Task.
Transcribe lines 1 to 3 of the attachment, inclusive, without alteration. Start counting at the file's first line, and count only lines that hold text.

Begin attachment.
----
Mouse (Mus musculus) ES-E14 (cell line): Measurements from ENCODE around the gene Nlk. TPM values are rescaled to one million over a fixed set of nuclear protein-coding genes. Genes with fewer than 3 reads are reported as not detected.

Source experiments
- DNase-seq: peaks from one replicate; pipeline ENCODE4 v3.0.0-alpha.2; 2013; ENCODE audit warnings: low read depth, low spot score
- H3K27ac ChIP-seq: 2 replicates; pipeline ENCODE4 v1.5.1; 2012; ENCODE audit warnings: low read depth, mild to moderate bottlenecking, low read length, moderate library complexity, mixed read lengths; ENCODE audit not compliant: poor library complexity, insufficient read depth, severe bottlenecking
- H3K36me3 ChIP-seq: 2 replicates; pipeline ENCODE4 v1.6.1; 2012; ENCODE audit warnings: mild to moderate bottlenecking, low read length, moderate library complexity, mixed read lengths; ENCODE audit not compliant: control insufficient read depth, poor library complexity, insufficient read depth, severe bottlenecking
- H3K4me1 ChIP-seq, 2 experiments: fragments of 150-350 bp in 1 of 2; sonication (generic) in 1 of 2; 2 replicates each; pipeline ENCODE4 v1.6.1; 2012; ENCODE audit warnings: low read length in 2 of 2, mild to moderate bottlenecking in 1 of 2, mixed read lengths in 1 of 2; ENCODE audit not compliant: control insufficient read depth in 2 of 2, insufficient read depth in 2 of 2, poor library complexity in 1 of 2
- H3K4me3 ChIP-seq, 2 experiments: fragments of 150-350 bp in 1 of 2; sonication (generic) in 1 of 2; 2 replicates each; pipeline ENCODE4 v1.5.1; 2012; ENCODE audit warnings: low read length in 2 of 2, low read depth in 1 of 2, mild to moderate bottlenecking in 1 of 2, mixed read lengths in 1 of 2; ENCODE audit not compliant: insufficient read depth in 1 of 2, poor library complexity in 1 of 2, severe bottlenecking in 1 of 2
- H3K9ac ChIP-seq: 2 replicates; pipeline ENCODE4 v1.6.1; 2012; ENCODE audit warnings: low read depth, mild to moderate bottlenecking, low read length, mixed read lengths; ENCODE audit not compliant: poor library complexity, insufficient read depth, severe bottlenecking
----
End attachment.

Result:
Mouse (Mus musculus) ES-E14 (cell line): Measurements from ENCODE around the gene Nlk. TPM values are rescaled to one million over a fixed set of nuclear protein-coding genes. Genes with fewer than 3 reads are reported as not detected.

Source experiments
- DNase-seq: peaks from one replicate; pipeline ENCODE4 v3.0.0-alpha.2; 2013; ENCODE audit warnings: low read depth, low spot score